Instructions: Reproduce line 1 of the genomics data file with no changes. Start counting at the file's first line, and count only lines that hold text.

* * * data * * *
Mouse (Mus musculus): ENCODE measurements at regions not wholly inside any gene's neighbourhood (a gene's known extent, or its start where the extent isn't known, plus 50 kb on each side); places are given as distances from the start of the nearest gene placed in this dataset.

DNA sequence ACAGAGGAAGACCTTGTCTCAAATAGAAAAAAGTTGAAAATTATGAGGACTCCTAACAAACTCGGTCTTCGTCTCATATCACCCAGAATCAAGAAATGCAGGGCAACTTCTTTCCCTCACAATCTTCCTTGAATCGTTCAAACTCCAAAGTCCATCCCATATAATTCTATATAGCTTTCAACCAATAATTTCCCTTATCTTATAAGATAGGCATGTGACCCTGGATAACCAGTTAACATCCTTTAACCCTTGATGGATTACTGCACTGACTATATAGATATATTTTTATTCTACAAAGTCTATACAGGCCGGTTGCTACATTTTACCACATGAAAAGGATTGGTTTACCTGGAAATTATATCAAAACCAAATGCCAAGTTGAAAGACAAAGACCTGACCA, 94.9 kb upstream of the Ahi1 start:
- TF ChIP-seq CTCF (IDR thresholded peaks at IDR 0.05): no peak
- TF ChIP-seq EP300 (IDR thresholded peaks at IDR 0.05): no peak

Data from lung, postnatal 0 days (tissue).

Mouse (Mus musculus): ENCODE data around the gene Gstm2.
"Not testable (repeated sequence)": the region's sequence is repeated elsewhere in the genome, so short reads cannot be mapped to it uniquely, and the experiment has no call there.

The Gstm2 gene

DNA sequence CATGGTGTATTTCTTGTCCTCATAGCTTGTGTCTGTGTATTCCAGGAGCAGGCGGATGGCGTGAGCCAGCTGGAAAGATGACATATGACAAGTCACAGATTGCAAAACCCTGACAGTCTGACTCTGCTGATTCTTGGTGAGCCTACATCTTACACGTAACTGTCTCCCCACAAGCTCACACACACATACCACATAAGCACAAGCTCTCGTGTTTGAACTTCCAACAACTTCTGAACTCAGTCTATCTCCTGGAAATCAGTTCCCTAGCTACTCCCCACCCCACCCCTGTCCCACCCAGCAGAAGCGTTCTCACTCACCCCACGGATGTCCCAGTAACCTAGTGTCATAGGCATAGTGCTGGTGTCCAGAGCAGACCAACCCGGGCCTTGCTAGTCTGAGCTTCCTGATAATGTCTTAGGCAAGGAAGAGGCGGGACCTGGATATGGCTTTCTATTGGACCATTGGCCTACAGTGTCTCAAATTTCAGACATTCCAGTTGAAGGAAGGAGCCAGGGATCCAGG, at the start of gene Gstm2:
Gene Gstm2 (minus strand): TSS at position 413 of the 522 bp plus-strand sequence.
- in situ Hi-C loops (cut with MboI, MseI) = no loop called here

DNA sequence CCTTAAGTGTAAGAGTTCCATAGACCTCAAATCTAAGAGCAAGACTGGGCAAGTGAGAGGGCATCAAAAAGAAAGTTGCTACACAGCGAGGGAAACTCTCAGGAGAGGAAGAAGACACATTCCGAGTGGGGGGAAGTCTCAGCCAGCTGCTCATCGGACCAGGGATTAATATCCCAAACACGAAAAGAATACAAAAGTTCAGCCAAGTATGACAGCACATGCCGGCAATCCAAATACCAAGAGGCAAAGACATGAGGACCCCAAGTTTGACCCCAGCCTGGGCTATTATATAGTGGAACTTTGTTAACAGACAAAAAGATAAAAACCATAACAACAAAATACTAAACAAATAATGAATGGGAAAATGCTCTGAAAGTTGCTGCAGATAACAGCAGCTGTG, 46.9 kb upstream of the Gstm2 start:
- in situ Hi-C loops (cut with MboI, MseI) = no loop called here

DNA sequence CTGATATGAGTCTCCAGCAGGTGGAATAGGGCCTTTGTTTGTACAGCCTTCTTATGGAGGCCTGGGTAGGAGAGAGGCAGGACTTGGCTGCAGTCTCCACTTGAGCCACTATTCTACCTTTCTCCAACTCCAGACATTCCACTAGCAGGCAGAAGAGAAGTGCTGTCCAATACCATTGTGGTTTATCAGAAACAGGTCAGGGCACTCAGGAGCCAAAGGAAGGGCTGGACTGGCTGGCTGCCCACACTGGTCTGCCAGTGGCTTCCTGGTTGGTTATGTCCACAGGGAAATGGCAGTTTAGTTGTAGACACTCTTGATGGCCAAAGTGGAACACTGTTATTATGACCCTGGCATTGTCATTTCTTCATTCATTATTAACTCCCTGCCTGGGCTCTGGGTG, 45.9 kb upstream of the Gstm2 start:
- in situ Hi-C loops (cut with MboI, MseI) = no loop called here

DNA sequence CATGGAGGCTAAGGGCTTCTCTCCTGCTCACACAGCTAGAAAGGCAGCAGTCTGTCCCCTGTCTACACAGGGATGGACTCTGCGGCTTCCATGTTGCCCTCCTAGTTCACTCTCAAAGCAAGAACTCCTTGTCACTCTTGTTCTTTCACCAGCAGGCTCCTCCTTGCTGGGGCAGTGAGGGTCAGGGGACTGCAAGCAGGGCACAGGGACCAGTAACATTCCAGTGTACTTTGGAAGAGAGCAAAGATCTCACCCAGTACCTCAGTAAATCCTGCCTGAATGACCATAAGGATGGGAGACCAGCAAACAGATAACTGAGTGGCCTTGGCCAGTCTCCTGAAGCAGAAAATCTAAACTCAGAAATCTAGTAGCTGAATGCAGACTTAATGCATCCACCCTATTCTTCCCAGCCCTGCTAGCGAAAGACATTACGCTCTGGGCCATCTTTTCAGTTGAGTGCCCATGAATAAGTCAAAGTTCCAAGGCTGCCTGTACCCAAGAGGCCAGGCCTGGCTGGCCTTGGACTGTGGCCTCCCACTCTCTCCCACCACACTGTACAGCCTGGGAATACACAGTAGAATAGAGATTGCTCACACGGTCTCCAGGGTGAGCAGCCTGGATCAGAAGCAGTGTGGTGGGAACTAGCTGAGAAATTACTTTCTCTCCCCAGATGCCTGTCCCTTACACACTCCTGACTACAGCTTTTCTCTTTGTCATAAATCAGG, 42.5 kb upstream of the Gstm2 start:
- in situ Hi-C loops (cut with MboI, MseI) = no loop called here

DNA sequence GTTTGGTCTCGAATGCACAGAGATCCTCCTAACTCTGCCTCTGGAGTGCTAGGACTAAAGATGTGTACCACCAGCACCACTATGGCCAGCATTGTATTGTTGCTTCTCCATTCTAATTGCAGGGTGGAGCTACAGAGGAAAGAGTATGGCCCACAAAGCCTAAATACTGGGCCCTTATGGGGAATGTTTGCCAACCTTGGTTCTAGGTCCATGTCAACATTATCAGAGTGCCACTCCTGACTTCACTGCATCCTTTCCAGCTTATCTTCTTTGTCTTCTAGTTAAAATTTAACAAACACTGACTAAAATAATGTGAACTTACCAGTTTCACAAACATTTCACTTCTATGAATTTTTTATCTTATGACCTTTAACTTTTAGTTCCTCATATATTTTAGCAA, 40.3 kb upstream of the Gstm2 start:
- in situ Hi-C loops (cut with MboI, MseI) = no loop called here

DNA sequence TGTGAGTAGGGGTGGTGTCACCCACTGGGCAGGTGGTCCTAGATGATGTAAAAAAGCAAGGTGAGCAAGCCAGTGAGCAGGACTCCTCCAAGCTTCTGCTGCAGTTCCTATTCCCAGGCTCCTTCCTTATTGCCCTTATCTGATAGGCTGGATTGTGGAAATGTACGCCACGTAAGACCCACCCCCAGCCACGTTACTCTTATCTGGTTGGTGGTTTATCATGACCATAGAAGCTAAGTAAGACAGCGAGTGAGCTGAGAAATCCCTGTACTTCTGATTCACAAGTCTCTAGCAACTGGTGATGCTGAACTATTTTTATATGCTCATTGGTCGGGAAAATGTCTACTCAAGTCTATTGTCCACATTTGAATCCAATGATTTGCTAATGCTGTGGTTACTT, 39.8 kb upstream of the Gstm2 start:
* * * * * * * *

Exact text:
Mouse (Mus musculus): ENCODE measurements at regions not wholly inside any gene's neighbourhood (a gene's known extent, or its start where the extent isn't known, plus 50 kb on each side); places are given as distances from the start of the nearest gene placed in this dataset.